Curry was full of praise for his rivals who spoke out, he said: ‘The top players who have vested interests in protecting the league as well, all that stuff matters, and you want to have swift responses and reactions to stuff like that.’ 

The law firm that spent nearly a year digging into the situation determined Sarver’s use of slurs ‘was not motivated by racial animus.’

Chris Paul hit out at the sanctions, believing Sarver should have faced a harsher punishment

Chris Paul hit out at the sanctions, believing Sarver should have faced a harsher punishment

Had that not been the case, Silver indicated, Sarver’s punishment would have been far more severe.

Sarver bought the franchise for $401million in 2004 – an NBA record at the time – and Forbes now values the Suns, who appeared in the 2021 NBA Finals, at $1.8billion. 

The NBA suspended and fined Sarver after an investigation corroborated an ESPN report alleging Sarver used racist language, made sex-related comments to and about women, and mistreated employees.

‘The statements and conduct described in the findings of the independent investigation are troubling and disappointing,’ Silver said. 

‘We believe the outcome is the right one, taking into account all the facts, circumstances and context brought to light by the comprehensive investigation of this 18-year period.’ 

Although witnesses claimed to have heard Sarver use the racist slur, the investigation found that he was either repeating the N-word or purporting to do so. The NBA did not find that Sarver used the term ‘with the intent to demean or denigrate.’ 

Golden State Warriors power forward Draymond Green has called for a players vote to decide if Sarver should be forced into selling the Arizona franchise

Golden State Warriors power forward Draymond Green has called for a players vote to decide if Sarver should be forced into selling the Arizona franchise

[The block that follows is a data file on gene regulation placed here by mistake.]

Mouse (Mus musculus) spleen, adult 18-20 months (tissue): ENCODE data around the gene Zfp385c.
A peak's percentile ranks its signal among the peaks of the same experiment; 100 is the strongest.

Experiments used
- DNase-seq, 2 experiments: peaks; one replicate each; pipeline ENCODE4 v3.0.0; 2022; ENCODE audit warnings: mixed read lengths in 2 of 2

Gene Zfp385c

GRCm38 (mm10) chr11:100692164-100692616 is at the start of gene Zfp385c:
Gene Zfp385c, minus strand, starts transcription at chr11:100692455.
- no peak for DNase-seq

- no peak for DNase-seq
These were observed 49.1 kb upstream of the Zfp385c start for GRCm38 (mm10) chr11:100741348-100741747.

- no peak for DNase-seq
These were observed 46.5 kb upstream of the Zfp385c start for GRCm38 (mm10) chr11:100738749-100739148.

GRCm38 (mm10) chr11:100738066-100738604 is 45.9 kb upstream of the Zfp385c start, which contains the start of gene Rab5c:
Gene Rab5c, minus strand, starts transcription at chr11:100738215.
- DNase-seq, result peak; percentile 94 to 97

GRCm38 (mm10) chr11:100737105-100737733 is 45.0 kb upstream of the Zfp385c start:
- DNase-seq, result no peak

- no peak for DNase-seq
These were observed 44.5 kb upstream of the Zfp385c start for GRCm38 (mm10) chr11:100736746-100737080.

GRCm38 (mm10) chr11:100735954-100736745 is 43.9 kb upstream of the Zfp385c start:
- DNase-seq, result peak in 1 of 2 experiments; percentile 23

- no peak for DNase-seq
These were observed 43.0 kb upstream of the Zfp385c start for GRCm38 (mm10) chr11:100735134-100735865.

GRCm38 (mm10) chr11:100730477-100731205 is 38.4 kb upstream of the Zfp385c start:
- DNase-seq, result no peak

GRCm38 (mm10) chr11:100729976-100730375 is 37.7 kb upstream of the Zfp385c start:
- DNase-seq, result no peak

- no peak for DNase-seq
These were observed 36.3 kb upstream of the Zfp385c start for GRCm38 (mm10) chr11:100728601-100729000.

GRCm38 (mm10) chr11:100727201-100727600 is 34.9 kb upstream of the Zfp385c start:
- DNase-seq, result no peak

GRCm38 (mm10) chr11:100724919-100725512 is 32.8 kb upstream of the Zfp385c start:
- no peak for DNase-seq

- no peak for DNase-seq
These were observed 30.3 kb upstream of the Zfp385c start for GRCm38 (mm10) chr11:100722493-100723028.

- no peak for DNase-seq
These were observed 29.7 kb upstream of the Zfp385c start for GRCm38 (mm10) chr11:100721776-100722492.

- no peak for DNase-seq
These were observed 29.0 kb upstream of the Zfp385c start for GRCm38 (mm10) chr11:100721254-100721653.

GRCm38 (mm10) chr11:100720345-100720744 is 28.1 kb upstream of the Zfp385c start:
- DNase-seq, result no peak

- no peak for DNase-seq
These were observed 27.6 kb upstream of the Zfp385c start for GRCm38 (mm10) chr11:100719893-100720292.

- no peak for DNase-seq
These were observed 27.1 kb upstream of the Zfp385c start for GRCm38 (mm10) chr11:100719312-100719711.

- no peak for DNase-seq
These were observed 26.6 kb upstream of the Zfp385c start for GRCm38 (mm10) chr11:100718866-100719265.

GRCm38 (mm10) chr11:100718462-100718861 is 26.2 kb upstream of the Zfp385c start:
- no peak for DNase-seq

In a statement released last Wednesday, Sarver said: ‘Words that I deeply regret now overshadow nearly two decades of building organizations that brought people together – and strengthened the Phoenix area – through the unifying power of professional men’s and women’s basketball.

‘As a man of faith, I believe in atonement and the path to forgiveness. I expected that the commissioner’s one-year suspension would provide the time for me to focus, make amends and remove my personal controversy from the teams that I and so many fans love.

‘But in our current unforgiving climate, it has become painfully clear that that is no longer possible – that whatever good I have done, or could still do, is outweighed by things I have said in the past. For those reasons, I am beginning the process of seeking buyers for the Suns and Mercury.

‘I do not want to be a distraction to these two teams and the fine people who work so hard to bring the joy and excitement of basketball to fans around the world. I want what’s best for these two organizations, the players, the employees, the fans, the community, my fellow owners, the NBA and the WNBA. This is the best course of action for everyone.

Silver said there were key distinctions between Sarver's case and the one surrounding then-Los Angeles Clippers owner Donald Sterling (left) in 2014

Silver said there were key distinctions between Sarver’s case and the one surrounding then-Los Angeles Clippers owner Donald Sterling (left) in 2014

‘In the meantime, I will continue to work on becoming a better person, and continuing to support the community in meaningful ways. Thank you for continuing to root for the Suns and the Mercury, embracing the power that sports has to bring us together.’

NBA commissioner Adam Silver released a statement shortly after that read: ‘I fully support the decision by Robert Sarver to sell the Phoenix Suns and Mercury. This is the right next step for the organization and community.’

The NBA rules state that in order for an owner to be removed, it needs three-quarters of its board of governors to agree to start the process. Last week, commissioner Silver made it clear that he cannot act alone on ‘the right to take away his team,’ referring to Sarver, in a press conference. 

Sarver’s case has drawn comparisons to that of former Clippers owner Donald Sterling, who was banned for life and fined $2.5m for racist comments in 2014. 

Sterling was forced to sell the Los Angeles franchise for $2bn to former Microsoft CEO Steve Ballmer after 33 years of ownership. Sterling sued the NBA in 2014 for $1bn but after a two-and-a-half-year legal battle the suit was settled in 2016 in order to allow Ballmer’s purchase of the Clippers to go through.